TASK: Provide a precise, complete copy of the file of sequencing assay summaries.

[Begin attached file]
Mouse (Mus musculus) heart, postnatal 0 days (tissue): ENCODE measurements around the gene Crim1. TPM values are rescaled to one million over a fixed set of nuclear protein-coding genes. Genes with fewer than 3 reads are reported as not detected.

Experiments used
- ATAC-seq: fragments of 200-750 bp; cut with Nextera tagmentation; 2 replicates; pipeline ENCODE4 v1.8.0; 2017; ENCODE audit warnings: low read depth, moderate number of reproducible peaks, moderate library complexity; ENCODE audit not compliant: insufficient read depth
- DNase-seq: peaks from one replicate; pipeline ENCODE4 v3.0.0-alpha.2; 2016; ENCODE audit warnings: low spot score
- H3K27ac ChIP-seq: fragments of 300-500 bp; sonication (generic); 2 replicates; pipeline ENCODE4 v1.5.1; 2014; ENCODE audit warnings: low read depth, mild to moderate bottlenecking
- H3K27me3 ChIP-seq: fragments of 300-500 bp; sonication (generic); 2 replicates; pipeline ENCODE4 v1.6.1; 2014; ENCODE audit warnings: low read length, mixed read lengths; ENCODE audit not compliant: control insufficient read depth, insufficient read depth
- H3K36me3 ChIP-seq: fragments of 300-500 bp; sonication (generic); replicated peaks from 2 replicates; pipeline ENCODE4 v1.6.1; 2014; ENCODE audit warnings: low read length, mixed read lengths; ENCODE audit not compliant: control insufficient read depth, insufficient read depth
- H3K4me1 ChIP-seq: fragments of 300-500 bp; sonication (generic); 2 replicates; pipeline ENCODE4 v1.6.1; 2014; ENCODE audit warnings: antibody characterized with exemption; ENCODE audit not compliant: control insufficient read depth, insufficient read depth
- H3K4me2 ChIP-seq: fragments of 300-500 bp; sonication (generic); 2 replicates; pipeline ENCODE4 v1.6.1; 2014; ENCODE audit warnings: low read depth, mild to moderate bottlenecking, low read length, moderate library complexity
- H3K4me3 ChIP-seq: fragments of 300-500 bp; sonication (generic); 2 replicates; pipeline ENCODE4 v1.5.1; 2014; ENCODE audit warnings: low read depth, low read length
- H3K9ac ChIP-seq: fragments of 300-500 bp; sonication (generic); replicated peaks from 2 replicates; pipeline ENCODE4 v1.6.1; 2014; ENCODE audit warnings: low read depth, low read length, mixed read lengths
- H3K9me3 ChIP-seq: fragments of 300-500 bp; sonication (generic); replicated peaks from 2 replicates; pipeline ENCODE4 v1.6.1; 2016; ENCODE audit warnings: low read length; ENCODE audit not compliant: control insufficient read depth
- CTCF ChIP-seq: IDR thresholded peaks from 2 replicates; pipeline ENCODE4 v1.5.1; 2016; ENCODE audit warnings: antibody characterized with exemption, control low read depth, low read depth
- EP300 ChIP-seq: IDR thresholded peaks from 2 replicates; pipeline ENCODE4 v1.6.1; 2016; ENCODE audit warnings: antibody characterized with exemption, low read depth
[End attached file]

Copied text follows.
Mouse (Mus musculus) heart, postnatal 0 days (tissue): ENCODE measurements around the gene Crim1. TPM values are rescaled to one million over a fixed set of nuclear protein-coding genes. Genes with fewer than 3 reads are reported as not detected.

Experiments used
- ATAC-seq: fragments of 200-750 bp; cut with Nextera tagmentation; 2 replicates; pipeline ENCODE4 v1.8.0; 2017; ENCODE audit warnings: low read depth, moderate number of reproducible peaks, moderate library complexity; ENCODE audit not compliant: insufficient read depth
- DNase-seq: peaks from one replicate; pipeline ENCODE4 v3.0.0-alpha.2; 2016; ENCODE audit warnings: low spot score
- H3K27ac ChIP-seq: fragments of 300-500 bp; sonication (generic); 2 replicates; pipeline ENCODE4 v1.5.1; 2014; ENCODE audit warnings: low read depth, mild to moderate bottlenecking
- H3K27me3 ChIP-seq: fragments of 300-500 bp; sonication (generic); 2 replicates; pipeline ENCODE4 v1.6.1; 2014; ENCODE audit warnings: low read length, mixed read lengths; ENCODE audit not compliant: control insufficient read depth, insufficient read depth
- H3K36me3 ChIP-seq: fragments of 300-500 bp; sonication (generic); replicated peaks from 2 replicates; pipeline ENCODE4 v1.6.1; 2014; ENCODE audit warnings: low read length, mixed read lengths; ENCODE audit not compliant: control insufficient read depth, insufficient read depth
- H3K4me1 ChIP-seq: fragments of 300-500 bp; sonication (generic); 2 replicates; pipeline ENCODE4 v1.6.1; 2014; ENCODE audit warnings: antibody characterized with exemption; ENCODE audit not compliant: control insufficient read depth, insufficient read depth
- H3K4me2 ChIP-seq: fragments of 300-500 bp; sonication (generic); 2 replicates; pipeline ENCODE4 v1.6.1; 2014; ENCODE audit warnings: low read depth, mild to moderate bottlenecking, low read length, moderate library complexity
- H3K4me3 ChIP-seq: fragments of 300-500 bp; sonication (generic); 2 replicates; pipeline ENCODE4 v1.5.1; 2014; ENCODE audit warnings: low read depth, low read length
- H3K9ac ChIP-seq: fragments of 300-500 bp; sonication (generic); replicated peaks from 2 replicates; pipeline ENCODE4 v1.6.1; 2014; ENCODE audit warnings: low read depth, low read length, mixed read lengths
- H3K9me3 ChIP-seq: fragments of 300-500 bp; sonication (generic); replicated peaks from 2 replicates; pipeline ENCODE4 v1.6.1; 2016; ENCODE audit warnings: low read length; ENCODE audit not compliant: control insufficient read depth
- CTCF ChIP-seq: IDR thresholded peaks from 2 replicates; pipeline ENCODE4 v1.5.1; 2016; ENCODE audit warnings: antibody characterized with exemption, control low read depth, low read depth
- EP300 ChIP-seq: IDR thresholded peaks from 2 replicates; pipeline ENCODE4 v1.6.1; 2016; ENCODE audit warnings: antibody characterized with exemption, low read depth